Sunday, March 24, 2013

"What are you doing today?"

I slept in a bit this morning. Then I sat around in my robe and slippers, reading the paper and sending email messages while sipping cocoa. About 9:30 I began to think about what I would do today, but something told me that Mike would have a suggestion. I decided I should get dressed.
“What were you planning to do today?” asked Mike as I donned my sweatshirt.

“Work some more on my iPad,” I began. “Perhaps bake a batch of oat bran cookies. And I’d like to organize some sewing projects and straighten the sewing room.”

“What would you think about going to the farm?” he asked. “We could take stuff up there and check on things. And I could bring the 4-wheeler back.”

You know -- that’s the trouble with retirement. Life lacks structure. And that’s the beautiful thing about retirement – life lacks structure and there’s really no reason you can’t drop everything to pursue a whim. I could have said no, but on the other hand, we needed to go.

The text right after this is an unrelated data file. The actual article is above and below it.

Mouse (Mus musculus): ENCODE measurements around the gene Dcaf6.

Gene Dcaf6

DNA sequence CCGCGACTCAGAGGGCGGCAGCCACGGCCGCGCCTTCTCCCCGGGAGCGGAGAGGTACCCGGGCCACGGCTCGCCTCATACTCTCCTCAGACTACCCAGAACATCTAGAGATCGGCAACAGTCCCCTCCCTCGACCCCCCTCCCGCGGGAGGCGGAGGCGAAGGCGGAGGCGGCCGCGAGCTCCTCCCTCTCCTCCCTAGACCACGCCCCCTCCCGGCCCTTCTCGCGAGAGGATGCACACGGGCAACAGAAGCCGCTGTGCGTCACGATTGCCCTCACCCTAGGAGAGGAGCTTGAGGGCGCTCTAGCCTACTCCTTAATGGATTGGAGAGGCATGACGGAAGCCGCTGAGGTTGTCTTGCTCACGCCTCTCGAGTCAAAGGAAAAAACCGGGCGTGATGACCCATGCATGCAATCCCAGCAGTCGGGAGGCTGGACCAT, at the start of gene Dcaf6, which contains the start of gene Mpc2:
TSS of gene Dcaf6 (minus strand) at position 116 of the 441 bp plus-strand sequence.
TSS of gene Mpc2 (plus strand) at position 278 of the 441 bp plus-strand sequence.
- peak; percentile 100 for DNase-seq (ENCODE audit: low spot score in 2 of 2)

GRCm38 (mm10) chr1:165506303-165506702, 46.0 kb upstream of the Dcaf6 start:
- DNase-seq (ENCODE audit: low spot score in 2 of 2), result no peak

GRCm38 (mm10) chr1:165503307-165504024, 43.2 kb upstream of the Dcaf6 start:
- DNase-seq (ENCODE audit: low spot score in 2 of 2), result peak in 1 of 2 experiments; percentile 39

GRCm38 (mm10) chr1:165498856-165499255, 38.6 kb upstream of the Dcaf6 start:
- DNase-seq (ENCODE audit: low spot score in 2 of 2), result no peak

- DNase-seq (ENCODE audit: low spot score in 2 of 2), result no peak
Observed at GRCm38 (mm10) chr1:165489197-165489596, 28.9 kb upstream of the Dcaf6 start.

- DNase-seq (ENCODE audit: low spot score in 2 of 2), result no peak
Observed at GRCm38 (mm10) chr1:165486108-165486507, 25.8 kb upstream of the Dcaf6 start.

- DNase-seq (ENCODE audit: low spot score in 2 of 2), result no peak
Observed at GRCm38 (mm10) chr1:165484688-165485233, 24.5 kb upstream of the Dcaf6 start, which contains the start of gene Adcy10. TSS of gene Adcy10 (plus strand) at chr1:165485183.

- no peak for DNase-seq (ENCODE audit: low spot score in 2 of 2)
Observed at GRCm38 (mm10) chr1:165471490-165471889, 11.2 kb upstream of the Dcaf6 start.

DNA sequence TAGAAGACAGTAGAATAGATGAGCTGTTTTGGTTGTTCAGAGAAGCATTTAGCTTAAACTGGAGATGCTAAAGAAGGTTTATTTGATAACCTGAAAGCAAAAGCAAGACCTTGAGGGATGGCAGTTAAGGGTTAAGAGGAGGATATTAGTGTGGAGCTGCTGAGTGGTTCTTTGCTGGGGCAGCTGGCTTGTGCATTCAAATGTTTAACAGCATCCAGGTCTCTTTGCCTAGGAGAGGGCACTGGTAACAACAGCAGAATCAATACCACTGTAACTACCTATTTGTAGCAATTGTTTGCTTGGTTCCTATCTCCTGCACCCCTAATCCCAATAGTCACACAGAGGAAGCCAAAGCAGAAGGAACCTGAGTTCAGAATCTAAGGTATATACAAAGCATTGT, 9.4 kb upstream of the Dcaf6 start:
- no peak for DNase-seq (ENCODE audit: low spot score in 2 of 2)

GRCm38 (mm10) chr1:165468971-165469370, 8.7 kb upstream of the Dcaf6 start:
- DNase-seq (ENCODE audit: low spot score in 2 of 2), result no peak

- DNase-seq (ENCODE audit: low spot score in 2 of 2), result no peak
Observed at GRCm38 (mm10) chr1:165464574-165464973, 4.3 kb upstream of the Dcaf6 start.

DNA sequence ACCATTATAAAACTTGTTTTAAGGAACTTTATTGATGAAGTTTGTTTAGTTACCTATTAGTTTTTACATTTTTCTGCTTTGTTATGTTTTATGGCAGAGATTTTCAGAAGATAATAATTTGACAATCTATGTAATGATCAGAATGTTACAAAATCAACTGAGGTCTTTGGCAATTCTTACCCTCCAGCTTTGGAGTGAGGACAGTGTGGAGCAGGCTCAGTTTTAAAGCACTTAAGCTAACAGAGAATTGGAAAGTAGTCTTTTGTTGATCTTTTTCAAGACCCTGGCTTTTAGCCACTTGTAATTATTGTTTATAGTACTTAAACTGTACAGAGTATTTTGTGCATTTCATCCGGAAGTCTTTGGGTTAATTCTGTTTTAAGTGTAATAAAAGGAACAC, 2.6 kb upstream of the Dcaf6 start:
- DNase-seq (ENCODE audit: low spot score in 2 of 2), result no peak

So – we got ready and off we went. When we got there, Mike went to the barn straightaway while I went to the house. I found a couple of things I wanted. Then I toured the yard with Nellie close on my heels. We could hear Mike trying to start the 4-wheeler – “*@%^&*” – and we agreed it would be best to steer clear of the barn for a while.

Instead we noticed the signs of spring in the yard:

 – a patch of spinach I planted late in the fall;

sincere strawberries well-mulched in a tire bed;


the Crown Imperial frittalaria growing rapidly on the sunny side of the house . . . 

and lagging behind somewhat in the shade of the porch;


rhubarb making an appearance at the pond;


and daffodils beginning to bloom in the grove.

Now, back in January when we closed the house, Mike managed to lose the only key he has to his Yamaha XT street-legal dirt bike. Searching for the key was difficult because of the snow on the ground, so son Clint came early in February with a metal detector and they tried again to find the key by re-tracing Mike’s steps between the house and the barn. No luck.

And we looked again for the key today -- on the ground in the barn and on what few surfaces we have there. 

At lunch, Mike mentioned how strange it was to have lost that key, whereupon I lectured him on the effects of distraction. (I guess I hurt his feelings, so it’s probably best not to mention this again.)

We took a quick ride on the 4-wheeler out south of the house, circling around June's place to the east. The fields are still wet and muddy, but the pond is not overflowing and we didn’t notice heavy run-off. It will probably be another dry summer. Some water stands in the fields and Nellie took the occasion to cool herself in one. (She had to have a bath when we got back to town.)